Comedian Paul Savage envisions what might happen if Disney/Pixar got their hands on the Mad Max franchise, by simply applying the eyes from the vehicles in Cars to the deathmobiles from George Miller’s action flick. He needs to do this with The Fast & The Furious next.
Toy Story’s spacey action hero must do battle with the Dark Lord of the Sith after landing his spaceship right under his nose. Will good or evil triumph in this unexpected showdown from the guys at Nukazooka? We knew this sort of thing would happen after Disney bought Star Wars.
UK Designer Cliver Roddy’s clever desktop creation replicates the house from Pixar’s Up by using 300 pushpins as tiny surrogate balloons. You’ll need to stick them all into the cork sphere yourself, but that’ll give you something to pass the time. Made from birch plywood.
Burger Fiction’s latest compilation looks at how far CG animation has come from its early days, but also how Pixar’s core values of heartfelt stories and relatable characters have been there since the very beginning. 1988’s Knick Knack is still one of our all-time faves.
The forgetful fish Dory realizes that her parents might still be out there and goes out to find them with the help of Nemo, Marlin and her new friends from a marine life institute. We bet the octopus will be the third movie’s hero, but he’s too smart to need finding.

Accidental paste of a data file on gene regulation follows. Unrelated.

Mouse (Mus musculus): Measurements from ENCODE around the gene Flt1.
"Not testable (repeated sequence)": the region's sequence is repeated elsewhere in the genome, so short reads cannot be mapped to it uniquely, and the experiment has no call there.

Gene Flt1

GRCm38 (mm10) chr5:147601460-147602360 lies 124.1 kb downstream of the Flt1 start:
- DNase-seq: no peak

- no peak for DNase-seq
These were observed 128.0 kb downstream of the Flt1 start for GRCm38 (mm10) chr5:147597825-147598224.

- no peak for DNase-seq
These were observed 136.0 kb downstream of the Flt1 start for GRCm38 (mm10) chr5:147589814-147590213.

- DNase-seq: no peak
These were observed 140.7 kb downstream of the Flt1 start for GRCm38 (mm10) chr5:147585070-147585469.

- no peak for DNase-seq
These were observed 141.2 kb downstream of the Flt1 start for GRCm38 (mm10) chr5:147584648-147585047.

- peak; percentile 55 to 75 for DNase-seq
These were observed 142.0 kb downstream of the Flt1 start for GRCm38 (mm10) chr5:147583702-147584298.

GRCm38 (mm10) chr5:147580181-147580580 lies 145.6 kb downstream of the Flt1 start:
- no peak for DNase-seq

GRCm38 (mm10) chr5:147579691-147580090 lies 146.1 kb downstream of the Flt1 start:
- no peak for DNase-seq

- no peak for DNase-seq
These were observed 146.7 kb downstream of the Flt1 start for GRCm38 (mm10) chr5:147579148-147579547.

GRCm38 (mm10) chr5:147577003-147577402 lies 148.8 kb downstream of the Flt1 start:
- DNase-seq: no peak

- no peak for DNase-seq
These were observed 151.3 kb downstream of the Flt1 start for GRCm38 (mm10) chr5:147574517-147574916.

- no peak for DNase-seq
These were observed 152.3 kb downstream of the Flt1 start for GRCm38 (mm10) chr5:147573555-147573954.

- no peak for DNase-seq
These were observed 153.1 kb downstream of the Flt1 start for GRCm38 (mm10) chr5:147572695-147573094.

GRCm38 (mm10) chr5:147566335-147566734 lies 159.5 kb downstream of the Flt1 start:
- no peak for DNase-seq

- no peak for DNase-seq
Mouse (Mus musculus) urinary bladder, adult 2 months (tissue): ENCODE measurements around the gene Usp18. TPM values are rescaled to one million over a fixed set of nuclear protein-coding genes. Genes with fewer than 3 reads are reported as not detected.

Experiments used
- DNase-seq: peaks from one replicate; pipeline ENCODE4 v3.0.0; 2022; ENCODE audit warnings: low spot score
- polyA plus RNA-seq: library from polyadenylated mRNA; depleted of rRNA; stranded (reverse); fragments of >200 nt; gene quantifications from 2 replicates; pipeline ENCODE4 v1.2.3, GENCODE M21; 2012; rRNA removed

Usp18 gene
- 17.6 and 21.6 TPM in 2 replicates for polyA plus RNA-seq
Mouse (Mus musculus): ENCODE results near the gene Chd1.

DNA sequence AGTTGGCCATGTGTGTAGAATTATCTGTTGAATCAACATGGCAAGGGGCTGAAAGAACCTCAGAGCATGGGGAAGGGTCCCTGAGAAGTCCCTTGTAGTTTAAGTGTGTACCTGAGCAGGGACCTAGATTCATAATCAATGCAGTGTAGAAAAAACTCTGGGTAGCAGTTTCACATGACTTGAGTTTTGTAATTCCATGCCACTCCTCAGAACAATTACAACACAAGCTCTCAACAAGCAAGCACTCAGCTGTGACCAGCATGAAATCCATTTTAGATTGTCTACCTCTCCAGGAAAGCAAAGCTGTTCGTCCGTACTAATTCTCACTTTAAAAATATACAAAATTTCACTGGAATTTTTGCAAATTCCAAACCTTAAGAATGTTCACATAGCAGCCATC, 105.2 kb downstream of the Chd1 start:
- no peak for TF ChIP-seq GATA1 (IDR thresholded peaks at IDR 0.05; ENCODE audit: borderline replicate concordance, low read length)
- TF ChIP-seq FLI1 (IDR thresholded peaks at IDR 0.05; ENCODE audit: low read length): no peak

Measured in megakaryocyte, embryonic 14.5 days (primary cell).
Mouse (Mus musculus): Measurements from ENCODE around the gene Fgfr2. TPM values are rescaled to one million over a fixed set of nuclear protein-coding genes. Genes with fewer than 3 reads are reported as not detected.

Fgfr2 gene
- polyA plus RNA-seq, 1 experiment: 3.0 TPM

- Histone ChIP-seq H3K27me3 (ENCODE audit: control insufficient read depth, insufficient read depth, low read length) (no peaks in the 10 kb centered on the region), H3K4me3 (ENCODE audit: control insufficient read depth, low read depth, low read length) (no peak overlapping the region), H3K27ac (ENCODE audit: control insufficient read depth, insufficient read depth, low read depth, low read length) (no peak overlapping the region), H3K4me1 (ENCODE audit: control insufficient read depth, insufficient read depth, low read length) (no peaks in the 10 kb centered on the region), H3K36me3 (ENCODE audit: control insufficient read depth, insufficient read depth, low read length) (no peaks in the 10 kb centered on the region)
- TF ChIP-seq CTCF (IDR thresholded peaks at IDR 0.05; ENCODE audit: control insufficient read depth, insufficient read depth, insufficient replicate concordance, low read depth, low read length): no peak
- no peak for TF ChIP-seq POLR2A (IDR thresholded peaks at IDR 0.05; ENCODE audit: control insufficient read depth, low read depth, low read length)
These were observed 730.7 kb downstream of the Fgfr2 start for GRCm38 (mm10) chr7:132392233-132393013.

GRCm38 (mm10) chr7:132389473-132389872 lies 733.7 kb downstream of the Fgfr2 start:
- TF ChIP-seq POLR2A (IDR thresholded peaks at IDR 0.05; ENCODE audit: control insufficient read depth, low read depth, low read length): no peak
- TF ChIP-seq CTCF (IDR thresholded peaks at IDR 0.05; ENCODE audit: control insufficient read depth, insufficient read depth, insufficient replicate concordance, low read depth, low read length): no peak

Kaptainkristian articulates Pixar’s recipe for success. The movie studio consistently makes wonderful animation and art, and their best movies are the ones that depict core values and relatable experiences, as opposed to parent company Disney’s more thinly veiled approach.
“…the art challenges the technology and the technology inspires the art.” As Pixar celebrates its 30th year, Chief Creative Officer John Lasseter looks back on the company’s origin and growth, its films’ effect on audiences and its guiding principle: story is king.
Its amazing to see how many times Pixar’s animators worked in references to classic films, as shown in this well executed, side-by-side video by Jorge Luengo Ruiz. From Hitchcock, to Kubrick, to Spielberg, to Welles, there are subtle and not-so-subtle tributes everywhere.
Pixar follows up its 2003 classic Finding Nemo, as fan favorite forgetful fish Dory heads off on a quest to find her family. The star-packed cast includes Ellen DeGeneres, Albert Brooks, Ed O’Neill, Kaitlin Olson, Ty Burrell, Eugene Levy, Dominic West, Diane Keaton and Idris Elba.